Conspiracy theorist Alex Jones insisted he is "completely real" during a rambling video (below) that he made inside his car on April 18 in Austin, Texas.
Jones' lawyer, Randall Wilhite, told state District Judge Orlinda Naranjo that Jones' InfoWars persona was like Jack Nicholson playing the Joker in the film "Batman," the Austin American-Statesman reported.
Wilhite, who is representing Jones in a custody battle against his ex-wife, also said: "He’s playing a character. He is a performance artist."
Jones did not specifically mention his lawyer, notes Right Wing Watch, and insisted that he was, and was not, an actor: "You know, I am an actor. We’re all actors, but I believe in what I stand for. I’m not an actor as my main identity, but I am a talented person."
Jones then recalled playing imaginary games with his children as an example of his acting.
"I am completely real," Jones insisted. "And everybody knows it. But the media is so deceptive. They'll take that clip where I said 'I'm not really real,' and said I said I wasn't real."
Jones also said his critics are part of a conspiracy against his audience because "everything we want is starting to happen":
They’re prancing online going, "Finally you admit it’s all fake and none of it’s real." Yeah, Brexit’s fake, taking down the New World Order’s fake, getting all of the gun laws repealed, that’s not happening? No, it’s happening.
Getting a good Supreme Court justice appointed? That’s not happening? Everything we want is starting to happen. Globalism is in crisis. World government is now admitted to be real. Our audience exposed it. They took action, and that's what the globalists are really attacking is our audience, and try to demoralize them.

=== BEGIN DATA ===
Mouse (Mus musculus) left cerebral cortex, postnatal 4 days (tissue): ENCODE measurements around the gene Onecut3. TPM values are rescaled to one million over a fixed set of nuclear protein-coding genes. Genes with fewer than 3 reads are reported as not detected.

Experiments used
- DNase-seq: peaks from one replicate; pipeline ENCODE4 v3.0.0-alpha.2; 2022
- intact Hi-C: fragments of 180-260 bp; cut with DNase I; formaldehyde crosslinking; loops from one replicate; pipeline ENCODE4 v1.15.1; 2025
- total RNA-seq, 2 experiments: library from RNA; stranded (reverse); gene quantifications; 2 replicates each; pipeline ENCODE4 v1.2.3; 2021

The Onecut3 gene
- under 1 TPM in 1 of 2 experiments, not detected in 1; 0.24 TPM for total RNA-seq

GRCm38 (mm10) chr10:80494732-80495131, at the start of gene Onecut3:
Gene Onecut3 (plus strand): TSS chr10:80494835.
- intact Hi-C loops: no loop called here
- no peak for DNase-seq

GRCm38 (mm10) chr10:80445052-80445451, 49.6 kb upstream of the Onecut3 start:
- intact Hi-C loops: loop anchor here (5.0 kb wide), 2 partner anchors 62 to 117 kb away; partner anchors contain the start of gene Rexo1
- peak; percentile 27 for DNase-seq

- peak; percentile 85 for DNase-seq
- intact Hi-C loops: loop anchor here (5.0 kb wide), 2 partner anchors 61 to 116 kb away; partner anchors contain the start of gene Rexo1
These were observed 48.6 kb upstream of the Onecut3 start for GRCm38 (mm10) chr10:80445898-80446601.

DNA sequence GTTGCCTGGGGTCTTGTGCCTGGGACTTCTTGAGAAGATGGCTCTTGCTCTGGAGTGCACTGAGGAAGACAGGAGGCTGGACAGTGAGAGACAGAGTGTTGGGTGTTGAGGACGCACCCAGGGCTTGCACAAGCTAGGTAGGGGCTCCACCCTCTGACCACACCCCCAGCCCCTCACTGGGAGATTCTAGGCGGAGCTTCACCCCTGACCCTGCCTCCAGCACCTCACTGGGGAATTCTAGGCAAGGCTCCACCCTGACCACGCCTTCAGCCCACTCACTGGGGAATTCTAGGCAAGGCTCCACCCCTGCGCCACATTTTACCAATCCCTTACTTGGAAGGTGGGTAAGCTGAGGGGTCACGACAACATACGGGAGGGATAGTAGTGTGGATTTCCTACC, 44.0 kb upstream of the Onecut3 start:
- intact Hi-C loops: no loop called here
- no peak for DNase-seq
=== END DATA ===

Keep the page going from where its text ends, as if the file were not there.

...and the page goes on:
Jones went on a profanity-filled rant against Democratic Rep. Adam Schiff of California on March 30, notes Media Matters: "So stop shooting your mouth off claiming I’m the enemy. You got that you goddamned son of a bitch? Fill your hand."
He also said, "I'll beat your goddamned a**."
Amanda Berman, director of legal affairs with Lawfare Project, told Newsweek on April 5 that Jones may have violated the law:
I do think that the combination of Jones’s comments would amount to a threat. It seems to be a clear provocation. Ultimately, the question would have to be put to a judge or jury, but I think there is a legal basis for a conviction based on Jones’s threat, which was made "with intent to impede, intimidate or interfere" with Congressman Schiff’s exercise of his duties as the ranking member of the committee investigating the connection between the Trump campaign/administration and the Russians.
Jones later insisted that his rant against Schiff was "clearly tongue-in-cheek and basically art performance, as I do in my rants, which I admit I do, as a form of art," notes Media Matters.